The World Bank is among key partners to support comprehensive responses in Kenya. The already ongoing Kenya Displacement Response Development Initiative Project (KDRDIP) in the refugee hosting counties is funded through a loan of $100 million to the Government for a period of five years which supports the host communities through a community driven development approach that is complementary to UNHCR programmes in Dadaab and Kakuma.
The World Bank’s IDA-18 refugee sub-window eligibility mission assessed that Kenya is eligible for the financial facility for refugees and host communities which is a step forward in support of the comprehensive approach.
UNHCR and the World Bank are working together on data collection and research to facilitate evidence-based decision-making towards greater economic inclusion of refugees. The World Bank report “Yes in my backyard? The economics of refugees and their social dynamics in Kakuma, Kenya” (December 2016) analyses the economic and social impact of refugees on the host communities in Kakuma refugee camp and, based on the positive economic impact of refugees in the area, makes the case for the socio-economic inclusion of refugees.
In follow up, the International Finance Corporation (IFC) and UNHCR launched the study “Kakuma as a Marketplace” on 4 May 2018. The study found that Kakuma’s economy is worth $56 million dollars annually based on consumer spending. Kakuma’s population size combining refugees and hosts is equivalent to Kenya’s tenth largest city, with a vibrant informal economy. It is hoped that the study will support continued evidence-based engagement by various stakeholders, in transforming refugee assistance in Kenya for mutual benefit of both refugees and host communities. In this connection, the IFC announced an allocation of US$20 million for the Kakuma-Kalobeyei Challenge Fund (KKCF) that will benefit social entrepreneurs and local entrepreneurs including refugees and the host community. The fund is expected to be launched in the second half of 2018.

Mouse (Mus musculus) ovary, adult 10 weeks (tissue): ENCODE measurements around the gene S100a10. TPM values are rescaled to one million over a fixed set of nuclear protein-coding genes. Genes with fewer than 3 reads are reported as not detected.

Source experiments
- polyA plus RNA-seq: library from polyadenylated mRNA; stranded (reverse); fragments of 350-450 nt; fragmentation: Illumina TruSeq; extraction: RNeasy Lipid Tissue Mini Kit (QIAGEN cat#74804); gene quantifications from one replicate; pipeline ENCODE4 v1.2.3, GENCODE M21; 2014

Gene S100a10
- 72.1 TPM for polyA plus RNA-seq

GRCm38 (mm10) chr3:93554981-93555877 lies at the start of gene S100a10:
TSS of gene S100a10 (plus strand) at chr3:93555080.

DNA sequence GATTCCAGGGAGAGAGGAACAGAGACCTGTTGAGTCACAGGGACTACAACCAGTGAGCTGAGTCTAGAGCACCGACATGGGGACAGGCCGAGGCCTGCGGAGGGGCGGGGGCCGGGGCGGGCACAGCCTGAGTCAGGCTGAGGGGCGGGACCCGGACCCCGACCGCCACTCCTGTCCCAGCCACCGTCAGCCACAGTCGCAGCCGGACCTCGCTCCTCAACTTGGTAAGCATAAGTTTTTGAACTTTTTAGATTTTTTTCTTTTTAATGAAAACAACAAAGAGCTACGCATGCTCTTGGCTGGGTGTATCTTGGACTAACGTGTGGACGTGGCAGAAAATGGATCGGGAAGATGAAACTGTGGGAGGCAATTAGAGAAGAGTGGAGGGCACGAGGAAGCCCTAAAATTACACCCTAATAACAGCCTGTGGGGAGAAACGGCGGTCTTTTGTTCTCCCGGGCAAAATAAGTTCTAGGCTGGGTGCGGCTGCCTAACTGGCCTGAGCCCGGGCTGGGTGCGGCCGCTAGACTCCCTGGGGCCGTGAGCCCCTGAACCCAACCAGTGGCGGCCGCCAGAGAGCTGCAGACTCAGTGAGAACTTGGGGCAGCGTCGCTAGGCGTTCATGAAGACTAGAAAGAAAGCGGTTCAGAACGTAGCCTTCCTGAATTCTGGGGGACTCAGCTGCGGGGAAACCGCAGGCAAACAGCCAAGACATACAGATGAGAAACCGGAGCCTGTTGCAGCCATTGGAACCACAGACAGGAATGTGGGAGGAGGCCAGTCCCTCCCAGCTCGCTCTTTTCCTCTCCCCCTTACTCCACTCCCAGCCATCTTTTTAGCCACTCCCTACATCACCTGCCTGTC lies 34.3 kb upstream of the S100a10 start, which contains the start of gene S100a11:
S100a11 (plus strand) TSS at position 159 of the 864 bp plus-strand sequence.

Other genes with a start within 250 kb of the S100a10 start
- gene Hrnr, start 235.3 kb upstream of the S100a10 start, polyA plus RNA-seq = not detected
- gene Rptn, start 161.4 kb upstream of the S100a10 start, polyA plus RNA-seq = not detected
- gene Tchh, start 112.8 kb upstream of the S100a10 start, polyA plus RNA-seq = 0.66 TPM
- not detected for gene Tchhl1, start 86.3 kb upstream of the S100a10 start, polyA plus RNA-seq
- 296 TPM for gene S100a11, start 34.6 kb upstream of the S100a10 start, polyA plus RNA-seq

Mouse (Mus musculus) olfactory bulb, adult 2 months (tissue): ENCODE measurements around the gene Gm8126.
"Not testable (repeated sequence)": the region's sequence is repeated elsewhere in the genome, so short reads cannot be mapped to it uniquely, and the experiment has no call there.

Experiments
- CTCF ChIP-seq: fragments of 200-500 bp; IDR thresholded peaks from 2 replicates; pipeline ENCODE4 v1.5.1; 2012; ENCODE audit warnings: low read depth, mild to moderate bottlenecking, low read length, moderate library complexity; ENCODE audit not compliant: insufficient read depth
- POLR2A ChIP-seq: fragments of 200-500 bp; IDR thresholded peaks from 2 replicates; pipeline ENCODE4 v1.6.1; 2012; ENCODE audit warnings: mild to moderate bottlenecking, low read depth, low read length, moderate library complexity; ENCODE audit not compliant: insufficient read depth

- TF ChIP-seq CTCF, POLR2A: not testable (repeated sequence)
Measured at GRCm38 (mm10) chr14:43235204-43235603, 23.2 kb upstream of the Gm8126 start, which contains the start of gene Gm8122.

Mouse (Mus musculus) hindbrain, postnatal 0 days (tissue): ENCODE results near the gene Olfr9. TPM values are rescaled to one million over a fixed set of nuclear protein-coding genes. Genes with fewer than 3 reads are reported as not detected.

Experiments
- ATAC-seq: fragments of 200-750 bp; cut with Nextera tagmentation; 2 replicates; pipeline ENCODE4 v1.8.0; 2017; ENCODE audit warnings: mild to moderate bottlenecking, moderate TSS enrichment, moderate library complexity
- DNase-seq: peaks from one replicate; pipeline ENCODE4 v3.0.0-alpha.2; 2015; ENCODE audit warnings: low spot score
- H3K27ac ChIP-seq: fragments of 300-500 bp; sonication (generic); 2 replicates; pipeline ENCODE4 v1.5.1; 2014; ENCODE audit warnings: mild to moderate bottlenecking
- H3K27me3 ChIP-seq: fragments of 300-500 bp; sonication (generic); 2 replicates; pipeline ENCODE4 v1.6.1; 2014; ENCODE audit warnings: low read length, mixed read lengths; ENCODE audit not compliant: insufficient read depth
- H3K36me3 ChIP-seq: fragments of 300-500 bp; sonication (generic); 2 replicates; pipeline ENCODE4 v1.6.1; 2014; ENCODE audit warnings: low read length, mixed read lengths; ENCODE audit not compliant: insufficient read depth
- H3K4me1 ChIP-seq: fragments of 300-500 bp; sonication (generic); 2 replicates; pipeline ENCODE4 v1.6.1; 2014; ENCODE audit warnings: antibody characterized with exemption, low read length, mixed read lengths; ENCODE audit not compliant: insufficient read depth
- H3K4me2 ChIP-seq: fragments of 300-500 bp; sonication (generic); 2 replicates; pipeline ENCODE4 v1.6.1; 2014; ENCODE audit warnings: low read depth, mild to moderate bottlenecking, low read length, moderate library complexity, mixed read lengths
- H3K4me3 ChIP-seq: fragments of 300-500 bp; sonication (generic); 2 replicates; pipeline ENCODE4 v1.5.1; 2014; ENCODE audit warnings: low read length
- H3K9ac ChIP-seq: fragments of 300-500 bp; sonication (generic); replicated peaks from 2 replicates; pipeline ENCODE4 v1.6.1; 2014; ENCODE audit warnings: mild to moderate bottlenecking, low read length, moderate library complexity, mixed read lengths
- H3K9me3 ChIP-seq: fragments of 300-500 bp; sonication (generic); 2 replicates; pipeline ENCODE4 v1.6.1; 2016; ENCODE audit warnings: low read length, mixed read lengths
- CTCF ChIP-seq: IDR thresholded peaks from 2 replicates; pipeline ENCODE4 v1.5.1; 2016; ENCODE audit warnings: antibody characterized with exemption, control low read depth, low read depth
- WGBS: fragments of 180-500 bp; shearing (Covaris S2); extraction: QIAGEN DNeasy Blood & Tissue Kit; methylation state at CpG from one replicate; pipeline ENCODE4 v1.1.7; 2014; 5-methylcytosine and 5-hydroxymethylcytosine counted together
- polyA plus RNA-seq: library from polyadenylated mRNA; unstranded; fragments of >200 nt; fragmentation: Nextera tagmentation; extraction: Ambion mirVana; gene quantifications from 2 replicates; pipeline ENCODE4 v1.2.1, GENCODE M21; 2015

Contact persons for the CRRF in the UNHCR Office in Kenya:
 As of May 2018.